The potential effects and interactions of oxidative stress and trace minerals on fresh and frozen semen in bulls – a review

Authors

Keywords:

trace minerals, reactive oxygen species, oxidative stress, antioxidants, semen quality, cryopreservation

Abstract

Reproduction is one of the most important factors determining successful cattle farming systems. Management practices, such as nutritional supplementation, can influence the reproductive performance of cattle. The objective of this literature review is to determine the potential value of injectable trace mineral administration on fresh and cryopreserved semen quality of bulls. A search of keywords related to the topic was performed on published articles and textbooks. The search was narrowed to the 40 most relevant references.

Several studies have demonstrated a positive association between trace mineral supplementation and bull semen quality. Moderate amounts of reactive oxygen species (ROS) play an important role in normal spermatogenesis, but oxidative stress (OS), as experienced with adverse environmental conditions or disease, can contribute to idiopathic male infertility by negatively impacting spermatogenesis. Trace minerals such as selenium, copper, zinc, and manganese have been demonstrated to have antioxidant effects in mammals. Due to the complexity of oral ingested trace mineral bioavailability, injectable trace mineral supplementation prior to physiological periods with known deficiencies or increased requirement can benefit the animal.

The potential benefits of injectable trace mineral supplementation to minimise oxidative damage to spermatogenesis in breeding bulls need further investigation. Positive results from such studies can lead to the implementation of injectable trace mineral supplementation strategies prior to the breeding season to minimise the detrimental effects of OS and can improve semen quality.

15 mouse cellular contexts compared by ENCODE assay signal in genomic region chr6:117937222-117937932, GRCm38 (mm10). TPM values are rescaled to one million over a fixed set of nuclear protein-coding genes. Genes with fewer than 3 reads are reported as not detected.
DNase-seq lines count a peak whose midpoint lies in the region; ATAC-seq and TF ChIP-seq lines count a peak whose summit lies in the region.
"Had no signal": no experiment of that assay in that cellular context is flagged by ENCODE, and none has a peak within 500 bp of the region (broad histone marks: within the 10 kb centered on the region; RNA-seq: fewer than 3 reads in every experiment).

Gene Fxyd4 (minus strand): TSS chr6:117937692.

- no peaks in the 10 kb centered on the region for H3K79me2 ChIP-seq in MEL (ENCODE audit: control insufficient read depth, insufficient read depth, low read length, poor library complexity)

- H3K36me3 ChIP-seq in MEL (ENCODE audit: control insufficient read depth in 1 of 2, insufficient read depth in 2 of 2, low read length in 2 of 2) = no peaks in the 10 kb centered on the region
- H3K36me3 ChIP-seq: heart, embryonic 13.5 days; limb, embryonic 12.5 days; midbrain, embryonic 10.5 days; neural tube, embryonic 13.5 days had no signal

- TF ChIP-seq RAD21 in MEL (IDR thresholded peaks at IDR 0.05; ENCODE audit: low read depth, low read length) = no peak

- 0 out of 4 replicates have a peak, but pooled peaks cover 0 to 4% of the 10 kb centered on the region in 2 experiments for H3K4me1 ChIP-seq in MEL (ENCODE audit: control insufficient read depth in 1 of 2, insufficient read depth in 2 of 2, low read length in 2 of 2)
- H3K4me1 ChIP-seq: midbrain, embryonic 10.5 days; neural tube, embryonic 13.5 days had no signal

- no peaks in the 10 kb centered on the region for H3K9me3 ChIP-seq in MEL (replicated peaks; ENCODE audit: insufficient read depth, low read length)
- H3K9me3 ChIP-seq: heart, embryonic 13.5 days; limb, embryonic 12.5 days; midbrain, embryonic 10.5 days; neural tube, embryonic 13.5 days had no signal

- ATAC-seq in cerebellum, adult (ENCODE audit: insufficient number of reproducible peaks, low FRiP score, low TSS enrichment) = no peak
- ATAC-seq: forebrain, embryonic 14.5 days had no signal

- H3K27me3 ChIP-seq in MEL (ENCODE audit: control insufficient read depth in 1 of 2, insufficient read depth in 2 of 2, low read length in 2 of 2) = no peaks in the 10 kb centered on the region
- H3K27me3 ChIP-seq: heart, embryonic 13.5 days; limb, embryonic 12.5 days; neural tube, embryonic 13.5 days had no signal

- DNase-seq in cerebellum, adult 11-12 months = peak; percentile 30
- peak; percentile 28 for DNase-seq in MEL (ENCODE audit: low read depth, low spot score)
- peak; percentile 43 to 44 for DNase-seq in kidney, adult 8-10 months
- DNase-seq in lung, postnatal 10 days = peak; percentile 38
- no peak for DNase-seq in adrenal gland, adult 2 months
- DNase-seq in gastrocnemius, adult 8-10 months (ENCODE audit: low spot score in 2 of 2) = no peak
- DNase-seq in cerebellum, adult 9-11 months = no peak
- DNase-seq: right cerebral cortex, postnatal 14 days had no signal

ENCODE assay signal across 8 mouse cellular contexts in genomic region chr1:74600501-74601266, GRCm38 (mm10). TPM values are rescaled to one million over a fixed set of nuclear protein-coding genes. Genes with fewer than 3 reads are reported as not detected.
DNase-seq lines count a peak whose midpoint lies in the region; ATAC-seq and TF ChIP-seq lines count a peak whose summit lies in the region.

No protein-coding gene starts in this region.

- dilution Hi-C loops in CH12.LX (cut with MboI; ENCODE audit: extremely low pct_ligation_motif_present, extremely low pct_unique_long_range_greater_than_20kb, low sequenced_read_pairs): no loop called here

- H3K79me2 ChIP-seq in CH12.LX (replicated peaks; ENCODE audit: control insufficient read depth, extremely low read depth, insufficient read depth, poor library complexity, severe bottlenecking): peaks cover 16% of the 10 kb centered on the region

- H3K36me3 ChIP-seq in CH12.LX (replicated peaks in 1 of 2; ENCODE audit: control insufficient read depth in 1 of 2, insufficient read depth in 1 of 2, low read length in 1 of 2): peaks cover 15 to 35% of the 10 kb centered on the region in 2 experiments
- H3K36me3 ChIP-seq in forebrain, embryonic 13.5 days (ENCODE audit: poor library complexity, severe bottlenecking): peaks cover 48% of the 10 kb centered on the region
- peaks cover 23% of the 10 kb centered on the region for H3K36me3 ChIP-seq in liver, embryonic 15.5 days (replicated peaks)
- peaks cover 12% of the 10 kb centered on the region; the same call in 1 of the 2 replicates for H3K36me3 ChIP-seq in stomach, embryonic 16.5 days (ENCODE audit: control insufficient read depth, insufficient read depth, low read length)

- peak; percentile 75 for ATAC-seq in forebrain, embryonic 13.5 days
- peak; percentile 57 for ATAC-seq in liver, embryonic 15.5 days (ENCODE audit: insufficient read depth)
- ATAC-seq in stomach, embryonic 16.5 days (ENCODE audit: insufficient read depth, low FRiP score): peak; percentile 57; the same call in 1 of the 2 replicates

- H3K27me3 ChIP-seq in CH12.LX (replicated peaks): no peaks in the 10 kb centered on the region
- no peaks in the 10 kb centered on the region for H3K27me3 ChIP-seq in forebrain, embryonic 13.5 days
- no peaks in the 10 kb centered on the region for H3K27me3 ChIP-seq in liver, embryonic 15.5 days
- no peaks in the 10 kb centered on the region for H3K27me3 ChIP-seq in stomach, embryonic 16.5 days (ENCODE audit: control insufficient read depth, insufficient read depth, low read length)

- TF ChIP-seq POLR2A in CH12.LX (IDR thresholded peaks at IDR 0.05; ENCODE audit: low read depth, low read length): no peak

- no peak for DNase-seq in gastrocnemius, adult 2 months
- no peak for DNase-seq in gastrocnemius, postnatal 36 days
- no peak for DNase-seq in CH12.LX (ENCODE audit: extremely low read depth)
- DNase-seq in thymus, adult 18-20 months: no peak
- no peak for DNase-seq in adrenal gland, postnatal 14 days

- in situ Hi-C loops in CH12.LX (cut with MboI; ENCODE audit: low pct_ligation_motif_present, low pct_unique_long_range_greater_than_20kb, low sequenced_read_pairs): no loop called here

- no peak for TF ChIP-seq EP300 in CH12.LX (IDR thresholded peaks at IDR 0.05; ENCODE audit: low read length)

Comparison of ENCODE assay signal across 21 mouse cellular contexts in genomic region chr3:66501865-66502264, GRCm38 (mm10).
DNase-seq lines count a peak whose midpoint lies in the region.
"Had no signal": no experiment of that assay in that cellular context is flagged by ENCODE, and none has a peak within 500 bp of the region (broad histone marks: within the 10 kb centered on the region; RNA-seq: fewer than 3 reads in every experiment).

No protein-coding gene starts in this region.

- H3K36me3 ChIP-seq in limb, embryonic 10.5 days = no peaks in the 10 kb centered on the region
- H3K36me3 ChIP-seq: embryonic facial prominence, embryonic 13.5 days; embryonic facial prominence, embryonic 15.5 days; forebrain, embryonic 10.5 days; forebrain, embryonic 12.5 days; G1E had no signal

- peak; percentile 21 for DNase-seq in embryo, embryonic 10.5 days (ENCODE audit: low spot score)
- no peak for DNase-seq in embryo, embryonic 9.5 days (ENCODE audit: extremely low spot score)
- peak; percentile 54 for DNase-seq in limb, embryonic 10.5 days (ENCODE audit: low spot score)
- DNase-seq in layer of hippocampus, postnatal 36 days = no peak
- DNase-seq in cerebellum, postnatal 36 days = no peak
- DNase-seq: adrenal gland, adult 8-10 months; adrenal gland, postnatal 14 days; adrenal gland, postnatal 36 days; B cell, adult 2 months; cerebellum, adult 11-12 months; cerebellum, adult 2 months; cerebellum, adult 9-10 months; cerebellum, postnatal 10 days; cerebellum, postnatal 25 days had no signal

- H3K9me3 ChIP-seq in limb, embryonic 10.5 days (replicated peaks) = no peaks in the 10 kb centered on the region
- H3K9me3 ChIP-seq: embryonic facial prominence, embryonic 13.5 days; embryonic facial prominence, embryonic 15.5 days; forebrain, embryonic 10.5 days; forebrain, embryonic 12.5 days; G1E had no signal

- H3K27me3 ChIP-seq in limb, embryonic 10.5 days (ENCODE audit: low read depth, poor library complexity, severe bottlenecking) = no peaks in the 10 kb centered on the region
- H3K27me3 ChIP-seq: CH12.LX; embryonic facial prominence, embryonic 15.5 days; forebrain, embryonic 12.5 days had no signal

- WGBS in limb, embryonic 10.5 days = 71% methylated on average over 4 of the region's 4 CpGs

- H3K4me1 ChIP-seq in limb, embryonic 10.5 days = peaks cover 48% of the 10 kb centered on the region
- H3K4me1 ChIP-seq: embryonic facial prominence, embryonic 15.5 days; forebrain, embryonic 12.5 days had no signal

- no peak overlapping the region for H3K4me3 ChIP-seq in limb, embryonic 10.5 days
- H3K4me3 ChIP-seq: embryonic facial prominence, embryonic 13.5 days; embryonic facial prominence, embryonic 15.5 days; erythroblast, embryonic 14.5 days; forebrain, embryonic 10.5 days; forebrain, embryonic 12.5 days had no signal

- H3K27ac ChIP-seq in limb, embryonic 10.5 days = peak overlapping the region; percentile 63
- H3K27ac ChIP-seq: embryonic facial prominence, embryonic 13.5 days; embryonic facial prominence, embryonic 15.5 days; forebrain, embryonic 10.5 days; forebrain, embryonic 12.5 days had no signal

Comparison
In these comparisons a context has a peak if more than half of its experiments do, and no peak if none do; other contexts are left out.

Author Biographies

G M Ferreira, University of Pretoria

Morvet, Potchefstroom and Department of Production Animal Studies, Faculty of Veterinary Science, University of Pretoria, South Africa

C H Annandale, Murdoch University

School of Veterinary Medicine, College of Science, Health, Engineering and Education, Murdoch University, Australia

M P Smuts, University of Pretoria

Department of Production Animal Studies, Faculty of Veterinary Science, University of Pretoria, South Africa

D E Holm, University of Pretoria

Department of Production Animal Studies, Faculty of Veterinary Science, University of Pretoria, South Africa

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Published

2022-06-16

Issue

Section

Original Research